“I’ve only been listening to you talk about music for a couple of nights, but if you’ve ever forgotten the words to a song in your life, I’ll eat my hat with extra mustard.”
—ask who wrote it and why it was popular, all mixed up in a swirl of casual talk. Maybe, Sam thought, he was trying to impress a girl who liked boys who liked music. Maybe he needed to know about it for his new job he’d been bragging about when he first came in. He was after something, anyway, but it didn’t cost Sam nothing to talk about showtunes and jazz a couple of nights a week, especially since he could keep playing them while he did.
* * *
"You know any Duke Ellington?" Richard asked. “I read that he’s good, don’t know if it’s true.”
"You reading up on jazz now?" asked Sam, as he started tapping out Creole Love Call. He’d met Mr. Ellington a couple of times, and he hadn’t been too impressed, but the man could play some piano.
"I always keep up on my reading," said Richard. "Spent the whole week in the public library."
"I like those lions," said Sam.
"Guarding the font of knowledge from the illiterate masses," said Richard, "or they would be, if it weren't free to the public. Maybe they guard the illiterate masses from the font of knowledge."
"Those lions sure are a sight," said Sam, and started into Creole Love Call for real. Richard watched his hands through it, and when he was finished, he said, "Play something else."
"Some more of Mr. Ellington?" Sam asked.
"Anything," said Richard. "Doesn't even have to be jazz."
"Mister Blaine, you are overwhelming me with options," said Sam, and Richard looked hard at him while he tripped through a little Mozart, until Joe started glaring at him and he dropped down a third and started up Ain't Misbehavin'.
"Like those lions, huh?" Richard asked.
"I like me the books a little, too, Mr. Blaine," said Sam, and Richard smiled and lit a cigarette.
"Call me Richard,” he said. “Know any Gershwin?"
* * *
One of the last things Sam’s mother said to him, before they decided that they were both happier when they weren’t speaking to each other, was that she couldn’t stand the thought of him out there calling everyone ‘mister’ and ‘miss’. “Like you’re a servant,” she said. “Like they’re all better than you. Like those white folks that come to the nightclubs should be ordering you around.”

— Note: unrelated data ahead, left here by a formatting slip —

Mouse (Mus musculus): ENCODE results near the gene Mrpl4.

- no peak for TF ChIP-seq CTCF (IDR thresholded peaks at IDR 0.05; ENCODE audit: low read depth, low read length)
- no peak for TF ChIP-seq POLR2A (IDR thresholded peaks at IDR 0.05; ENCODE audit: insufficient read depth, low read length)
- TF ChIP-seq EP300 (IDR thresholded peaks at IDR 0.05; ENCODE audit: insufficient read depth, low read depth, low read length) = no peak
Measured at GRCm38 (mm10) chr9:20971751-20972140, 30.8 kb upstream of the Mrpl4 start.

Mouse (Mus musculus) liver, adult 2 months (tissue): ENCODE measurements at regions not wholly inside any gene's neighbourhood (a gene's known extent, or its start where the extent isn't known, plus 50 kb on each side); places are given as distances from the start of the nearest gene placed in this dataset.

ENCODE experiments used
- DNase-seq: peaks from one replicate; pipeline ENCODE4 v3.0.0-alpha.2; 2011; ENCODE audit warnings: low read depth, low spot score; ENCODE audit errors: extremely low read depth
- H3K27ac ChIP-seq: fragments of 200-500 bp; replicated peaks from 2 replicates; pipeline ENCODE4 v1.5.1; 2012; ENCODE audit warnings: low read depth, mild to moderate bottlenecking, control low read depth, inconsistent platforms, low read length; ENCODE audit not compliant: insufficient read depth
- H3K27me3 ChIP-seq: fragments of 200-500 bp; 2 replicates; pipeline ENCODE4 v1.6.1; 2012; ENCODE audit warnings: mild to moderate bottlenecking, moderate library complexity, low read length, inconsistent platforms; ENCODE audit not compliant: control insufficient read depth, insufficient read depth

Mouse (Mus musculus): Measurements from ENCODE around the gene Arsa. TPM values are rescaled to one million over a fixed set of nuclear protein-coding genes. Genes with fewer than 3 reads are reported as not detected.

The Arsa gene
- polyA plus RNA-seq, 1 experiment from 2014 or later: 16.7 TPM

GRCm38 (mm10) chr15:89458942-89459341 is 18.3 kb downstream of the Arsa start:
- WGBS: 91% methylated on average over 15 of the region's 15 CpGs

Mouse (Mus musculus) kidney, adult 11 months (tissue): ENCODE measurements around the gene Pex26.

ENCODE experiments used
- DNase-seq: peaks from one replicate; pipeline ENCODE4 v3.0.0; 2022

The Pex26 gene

His mother’s idea of a Harlem nightclub was Connie’s or the Cotton Club, because they made it into the society pages; they only put blacks onstage or in a waiter’s outfit, but try telling Sam’s mother that most clubs were a different thing altogether. “I know who’s better than me and who isn’t,” he said. “I just want to play the piano,” like he’d said four or five times to everyone he’d ever met, the last month or so. “I don’t have no problem with being polite; maybe if Lester Chase called ladies ‘miss,’ he wouldn’t have been in the papers last week.”
“I cannot believe you are going to be playing piano in a bar,” said his mother, and that was that.
Sam was okay with calling people ‘mister’ and ‘miss’ or ‘sir’ and ‘ma’am’. He just wanted to play the piano.
* * *
He saw Richard a lot, after that, and not just to answer questions about music. After a couple of weeks, that started to dry up—Sam figured he’d given up on the girl who liked it, or he’d lost the job he needed it for—but Richard kept coming in, started sitting with Miss Melinda and her crew sometimes, or Jackie Bennett and his buddies others. He never came in two evenings in a row, sometimes he was gone for a week at a time, and usually if he was in on a Wednesday (or a Friday, or a Sunday) one week, he'd be missing the Wednesday or Friday or Sunday after that—but not always. He liked, Sam thought, to saunter in and watch the faces light up, to keep people waiting and keep them from predicting what he'd be doing tomorrow or next week or next month. Trudy, their waitress, fluttered her hands over her heart when Richard's back was turned, and the regulars always wanted to wave him over to their table and listen to his crazy stories.
Sam always gave him the same smile, the same, "Hello there, Mister Richard," and played what he wanted, answered what he asked about it. When he could, he listened in to the stories—and figured, after the second or third one, that maybe half of what Richard said about what he'd done in Belize or Peking or Sarajevo was true, but which half was anybody's guess. But when he couldn't, he just played his set, and eventually Richard would wander back over to his piano and request something else, before he left for the night with vague promises about when he might be back, if the market held steady and the weather was nice and the Hudson was the right color.
Once he was gone for three weeks straight, and Sam almost started wondering if he’d found another favorite bar—not that it mattered if he had, but Sam had gotten used to seeing him—before he strode in on a Tuesday night, dressed to the nines and looking like a cat who’d stolen a dairy farm. He settled himself against Sam’s piano and said, “Honeysuckle Rose, if you please,” and waited until Sam had started getting into it before even ordering a drink.